August 10, 2006
Chardonnay Rules, White Zinfandel Endures

The Kendall-Jackson Vintner's Reserve Chardonnay is the most popular wine in the nation's restaurants, according to Ronn Wiegand's latest annual roundup in his trade journal Restaurant Wine, published in Napa.

That's no surprise, given the proportion of restaurants that put the Kendall-Jackson at or near the top of their wine list. Besides, it delivers clearcut flavor, generally at a reasonable price, at least by restaurant standards.

The most striking discovery in Wiegand's list of the top 10 restaurant wines is that white zinfandel accounts for three of the 10: The Beringer Vineyards white zinfandel, second only to the Kendall-Jackson chardonnay, the Sutter Home white zinfandel in fourth place, and the Franzia Winetaps white zinfandel in seventh place. Chardonnay is the most popular wine in American restaurants, accounting for little more than a third of all sales, but white zinfandel, the wine that rarely gets any respect from the wine press, can't be far behind.

What's it mean? For one, it's evidence that while Americans say they prefer their table wines dry they actually want them with at least a little refreshing sweetness, the style in which white zinfandel customarily is made. (This also could explain the enduring popularity of chardonnay, many examples of which also are made somewhat sweet, though they almost invariably are marketed as dry.)

White zinfandel also could owe its under-the-radar popularity to being such a friendly wine - soft, simple, unchallenging. It's a good buy, and it's pretty. At heart, it's a rose, and roses are coming back into vogue.

Thirty years ago, the emergence of white zinfandel pretty much saved California zinfandel, especially cherished old plantings of the grape, when the traditional red interpretation of the variety fell out of favor. Winemakers needed something to do with all that fruit, something that would sell, and a pale version of zinfandel was the answer. Now red zinfandel is back in fashion, but white zinfandel refuses to go away, and that's a good thing for anyone looking for a pleasant quaff on a hot summer day.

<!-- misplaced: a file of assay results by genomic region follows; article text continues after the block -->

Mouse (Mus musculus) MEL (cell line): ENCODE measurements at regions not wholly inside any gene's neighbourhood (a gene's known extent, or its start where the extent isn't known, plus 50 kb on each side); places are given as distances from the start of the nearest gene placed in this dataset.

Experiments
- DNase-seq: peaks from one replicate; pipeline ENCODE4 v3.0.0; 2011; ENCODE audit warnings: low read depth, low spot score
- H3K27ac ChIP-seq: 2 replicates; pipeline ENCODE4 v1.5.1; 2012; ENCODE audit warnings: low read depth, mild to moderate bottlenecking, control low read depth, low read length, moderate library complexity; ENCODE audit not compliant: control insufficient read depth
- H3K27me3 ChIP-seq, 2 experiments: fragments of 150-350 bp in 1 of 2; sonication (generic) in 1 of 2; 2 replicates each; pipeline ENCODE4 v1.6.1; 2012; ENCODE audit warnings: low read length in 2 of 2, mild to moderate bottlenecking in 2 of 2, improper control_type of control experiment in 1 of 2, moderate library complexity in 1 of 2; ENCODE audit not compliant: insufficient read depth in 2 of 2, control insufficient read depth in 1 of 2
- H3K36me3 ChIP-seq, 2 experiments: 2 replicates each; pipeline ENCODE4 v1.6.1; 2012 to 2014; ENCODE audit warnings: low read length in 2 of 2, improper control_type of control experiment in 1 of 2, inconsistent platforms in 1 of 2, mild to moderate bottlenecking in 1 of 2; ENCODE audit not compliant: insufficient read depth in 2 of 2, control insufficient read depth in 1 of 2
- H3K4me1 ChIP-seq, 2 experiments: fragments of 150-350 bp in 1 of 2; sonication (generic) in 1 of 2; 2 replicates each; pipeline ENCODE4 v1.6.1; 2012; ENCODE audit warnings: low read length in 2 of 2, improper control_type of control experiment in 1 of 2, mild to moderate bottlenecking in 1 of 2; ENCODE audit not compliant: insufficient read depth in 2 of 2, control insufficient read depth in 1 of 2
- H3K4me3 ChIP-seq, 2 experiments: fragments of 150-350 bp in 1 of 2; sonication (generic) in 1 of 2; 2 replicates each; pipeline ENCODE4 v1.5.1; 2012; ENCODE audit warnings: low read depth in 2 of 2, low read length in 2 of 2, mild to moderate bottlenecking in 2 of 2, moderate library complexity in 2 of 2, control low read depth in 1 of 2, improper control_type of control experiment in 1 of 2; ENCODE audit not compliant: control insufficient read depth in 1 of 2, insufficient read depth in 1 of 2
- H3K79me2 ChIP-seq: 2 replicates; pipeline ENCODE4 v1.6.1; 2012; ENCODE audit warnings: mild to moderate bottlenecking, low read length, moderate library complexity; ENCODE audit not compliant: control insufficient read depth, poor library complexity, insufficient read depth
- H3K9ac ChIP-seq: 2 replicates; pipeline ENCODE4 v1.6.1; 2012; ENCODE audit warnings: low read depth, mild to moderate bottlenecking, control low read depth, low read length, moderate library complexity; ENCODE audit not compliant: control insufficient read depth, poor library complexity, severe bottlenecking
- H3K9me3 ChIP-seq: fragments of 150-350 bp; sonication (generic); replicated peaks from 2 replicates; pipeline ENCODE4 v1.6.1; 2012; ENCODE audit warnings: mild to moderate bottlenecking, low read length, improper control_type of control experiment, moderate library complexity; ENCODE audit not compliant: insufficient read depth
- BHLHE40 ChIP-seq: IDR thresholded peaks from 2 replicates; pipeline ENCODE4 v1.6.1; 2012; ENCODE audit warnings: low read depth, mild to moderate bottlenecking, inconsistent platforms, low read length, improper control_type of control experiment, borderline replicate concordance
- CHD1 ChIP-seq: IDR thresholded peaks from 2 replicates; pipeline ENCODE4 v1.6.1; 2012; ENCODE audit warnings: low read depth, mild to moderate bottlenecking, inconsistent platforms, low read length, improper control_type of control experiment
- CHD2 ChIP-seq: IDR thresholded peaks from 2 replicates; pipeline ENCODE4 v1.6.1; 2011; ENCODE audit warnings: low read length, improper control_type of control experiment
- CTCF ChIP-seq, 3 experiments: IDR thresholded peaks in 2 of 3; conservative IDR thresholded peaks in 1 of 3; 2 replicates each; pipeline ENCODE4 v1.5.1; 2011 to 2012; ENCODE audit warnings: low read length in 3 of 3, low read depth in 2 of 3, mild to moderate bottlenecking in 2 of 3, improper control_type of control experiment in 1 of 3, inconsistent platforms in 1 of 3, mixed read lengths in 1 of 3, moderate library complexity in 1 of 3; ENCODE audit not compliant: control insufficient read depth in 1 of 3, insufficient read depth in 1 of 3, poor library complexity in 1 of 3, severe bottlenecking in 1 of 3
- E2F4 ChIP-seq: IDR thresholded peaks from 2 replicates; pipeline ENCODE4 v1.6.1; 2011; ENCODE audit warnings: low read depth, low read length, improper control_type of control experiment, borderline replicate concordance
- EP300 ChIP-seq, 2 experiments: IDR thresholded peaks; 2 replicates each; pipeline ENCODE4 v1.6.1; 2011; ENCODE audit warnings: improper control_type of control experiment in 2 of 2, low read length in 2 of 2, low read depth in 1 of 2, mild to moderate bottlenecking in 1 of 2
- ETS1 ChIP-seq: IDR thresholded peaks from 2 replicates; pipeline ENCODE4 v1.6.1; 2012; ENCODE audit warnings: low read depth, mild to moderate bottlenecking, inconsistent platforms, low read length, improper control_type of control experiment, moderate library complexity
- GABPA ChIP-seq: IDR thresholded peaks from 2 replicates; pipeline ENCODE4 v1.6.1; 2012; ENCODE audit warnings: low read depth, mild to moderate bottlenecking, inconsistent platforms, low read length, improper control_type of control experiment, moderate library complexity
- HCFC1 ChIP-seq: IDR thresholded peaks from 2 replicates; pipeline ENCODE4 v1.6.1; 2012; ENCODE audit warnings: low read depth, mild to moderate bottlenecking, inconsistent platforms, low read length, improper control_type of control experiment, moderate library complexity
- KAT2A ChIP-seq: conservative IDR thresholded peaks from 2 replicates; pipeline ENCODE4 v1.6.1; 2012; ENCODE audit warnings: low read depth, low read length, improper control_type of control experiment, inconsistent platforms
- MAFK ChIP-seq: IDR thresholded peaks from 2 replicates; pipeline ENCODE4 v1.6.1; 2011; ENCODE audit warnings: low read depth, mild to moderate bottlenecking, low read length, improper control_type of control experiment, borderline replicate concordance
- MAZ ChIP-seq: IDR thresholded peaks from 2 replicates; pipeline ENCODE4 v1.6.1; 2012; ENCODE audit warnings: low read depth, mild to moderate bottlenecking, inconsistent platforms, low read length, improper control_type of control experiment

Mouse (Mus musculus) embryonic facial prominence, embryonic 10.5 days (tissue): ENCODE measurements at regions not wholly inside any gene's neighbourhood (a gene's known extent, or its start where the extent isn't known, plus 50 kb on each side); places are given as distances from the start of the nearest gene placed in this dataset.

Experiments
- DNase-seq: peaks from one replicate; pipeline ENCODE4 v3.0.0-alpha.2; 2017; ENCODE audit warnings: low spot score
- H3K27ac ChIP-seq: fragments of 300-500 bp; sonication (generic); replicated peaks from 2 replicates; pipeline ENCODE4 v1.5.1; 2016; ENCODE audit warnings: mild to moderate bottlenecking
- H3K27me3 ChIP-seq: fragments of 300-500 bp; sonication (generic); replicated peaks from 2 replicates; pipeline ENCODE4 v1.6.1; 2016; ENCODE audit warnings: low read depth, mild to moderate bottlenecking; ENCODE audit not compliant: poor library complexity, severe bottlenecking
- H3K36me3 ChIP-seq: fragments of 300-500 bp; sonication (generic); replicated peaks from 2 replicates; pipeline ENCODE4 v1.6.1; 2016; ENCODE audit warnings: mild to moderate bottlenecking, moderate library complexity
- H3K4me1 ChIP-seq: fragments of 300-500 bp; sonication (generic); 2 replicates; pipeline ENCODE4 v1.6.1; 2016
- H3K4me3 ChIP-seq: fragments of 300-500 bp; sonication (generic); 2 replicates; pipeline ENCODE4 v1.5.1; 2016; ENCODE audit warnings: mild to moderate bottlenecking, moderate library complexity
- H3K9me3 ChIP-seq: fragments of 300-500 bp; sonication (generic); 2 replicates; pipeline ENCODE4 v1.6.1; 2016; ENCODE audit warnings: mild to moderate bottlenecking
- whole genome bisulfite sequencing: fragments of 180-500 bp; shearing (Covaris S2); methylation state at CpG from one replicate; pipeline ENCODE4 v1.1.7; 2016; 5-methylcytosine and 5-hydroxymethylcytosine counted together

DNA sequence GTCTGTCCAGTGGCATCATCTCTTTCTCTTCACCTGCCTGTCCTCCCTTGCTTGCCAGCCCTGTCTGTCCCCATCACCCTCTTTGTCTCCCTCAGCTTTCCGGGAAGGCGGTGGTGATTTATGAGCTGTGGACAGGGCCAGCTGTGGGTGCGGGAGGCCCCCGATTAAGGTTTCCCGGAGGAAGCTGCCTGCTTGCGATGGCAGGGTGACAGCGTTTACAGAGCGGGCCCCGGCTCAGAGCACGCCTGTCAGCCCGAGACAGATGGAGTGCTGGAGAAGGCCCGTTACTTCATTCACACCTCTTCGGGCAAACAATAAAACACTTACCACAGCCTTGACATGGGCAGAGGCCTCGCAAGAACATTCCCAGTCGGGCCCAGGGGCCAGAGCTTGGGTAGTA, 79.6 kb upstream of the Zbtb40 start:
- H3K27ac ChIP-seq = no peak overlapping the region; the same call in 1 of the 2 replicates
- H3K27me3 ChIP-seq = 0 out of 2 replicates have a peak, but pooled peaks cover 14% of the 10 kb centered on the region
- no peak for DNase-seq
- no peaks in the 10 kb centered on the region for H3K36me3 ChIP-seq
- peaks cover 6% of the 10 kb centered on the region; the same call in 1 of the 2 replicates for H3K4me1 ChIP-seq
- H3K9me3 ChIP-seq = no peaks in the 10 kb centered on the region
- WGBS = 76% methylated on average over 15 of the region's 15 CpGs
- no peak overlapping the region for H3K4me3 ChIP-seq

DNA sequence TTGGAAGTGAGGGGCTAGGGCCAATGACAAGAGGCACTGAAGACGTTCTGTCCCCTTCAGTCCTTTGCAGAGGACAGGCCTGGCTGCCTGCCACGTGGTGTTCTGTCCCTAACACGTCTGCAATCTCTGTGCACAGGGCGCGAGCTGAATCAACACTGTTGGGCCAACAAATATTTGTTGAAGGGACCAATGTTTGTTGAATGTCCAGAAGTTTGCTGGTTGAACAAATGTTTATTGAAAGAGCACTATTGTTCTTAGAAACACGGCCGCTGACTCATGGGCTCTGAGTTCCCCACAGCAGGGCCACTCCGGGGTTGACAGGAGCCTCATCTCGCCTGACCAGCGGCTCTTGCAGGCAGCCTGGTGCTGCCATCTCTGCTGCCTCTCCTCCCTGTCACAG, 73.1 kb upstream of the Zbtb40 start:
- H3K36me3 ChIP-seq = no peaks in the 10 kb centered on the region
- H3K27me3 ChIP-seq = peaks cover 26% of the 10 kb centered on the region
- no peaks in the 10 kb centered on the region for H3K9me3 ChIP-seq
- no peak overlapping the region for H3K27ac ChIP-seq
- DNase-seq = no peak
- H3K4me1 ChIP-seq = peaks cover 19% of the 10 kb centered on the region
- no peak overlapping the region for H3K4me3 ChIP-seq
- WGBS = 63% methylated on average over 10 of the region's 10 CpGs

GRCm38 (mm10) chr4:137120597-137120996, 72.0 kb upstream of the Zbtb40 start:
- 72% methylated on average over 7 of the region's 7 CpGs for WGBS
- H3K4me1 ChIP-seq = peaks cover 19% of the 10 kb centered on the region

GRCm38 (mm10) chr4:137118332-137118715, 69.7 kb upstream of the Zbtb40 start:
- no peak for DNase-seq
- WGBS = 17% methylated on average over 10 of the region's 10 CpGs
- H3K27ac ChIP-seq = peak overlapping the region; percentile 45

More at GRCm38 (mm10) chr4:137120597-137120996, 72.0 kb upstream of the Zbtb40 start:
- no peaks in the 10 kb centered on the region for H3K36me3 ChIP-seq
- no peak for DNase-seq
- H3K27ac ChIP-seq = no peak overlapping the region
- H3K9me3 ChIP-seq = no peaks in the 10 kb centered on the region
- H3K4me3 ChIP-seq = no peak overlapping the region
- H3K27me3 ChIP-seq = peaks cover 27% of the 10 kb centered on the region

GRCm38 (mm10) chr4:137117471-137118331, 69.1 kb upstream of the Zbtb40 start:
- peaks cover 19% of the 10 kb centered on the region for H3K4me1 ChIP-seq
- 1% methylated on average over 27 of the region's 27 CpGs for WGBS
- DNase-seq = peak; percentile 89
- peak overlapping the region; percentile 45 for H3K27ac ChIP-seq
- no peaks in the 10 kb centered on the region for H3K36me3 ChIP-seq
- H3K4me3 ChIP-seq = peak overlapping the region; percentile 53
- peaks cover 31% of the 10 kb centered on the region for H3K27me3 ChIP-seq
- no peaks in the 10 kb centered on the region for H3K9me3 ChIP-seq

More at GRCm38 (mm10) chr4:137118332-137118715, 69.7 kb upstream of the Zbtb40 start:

Wiegand also lists the 60 top wine brands in United States restaurants. The one to catch my eye is Salmon Creek, at number 14. Salmon Creek is a brand of Classic Wines of California, a division of Bronco Wine Co., the same winery responsible for the Charles "Two Buck Chuck" Shaw line of wines at Trader Joe's markets.

I was surprised to see Salmon Creek place so high, though I know it is one popular brand. I know this because I get more phone calls and emails from readers who want to know where they can buy the wine. They get in touch after ordering a glass or a bottle in a restaurant and discovering that they love the stuff. But here's the thing: Salmon Creek is a wine that Bronco sells only to restaurants. Other wineries do this with other brands, but none creates the buzz that Salmon Creek does. (Restaurateurs like this exclusivity in part because guests can't complain about the price, whatever it is, because diners can't compare what they are paying in the restaurant with what the wine would sell for at a grocery store.) The solution: If you want to drink Salmon Creek at home, frequent a restaurant often enough to become a valued regular, then the owner might sell you a couple of bottles to take with you.

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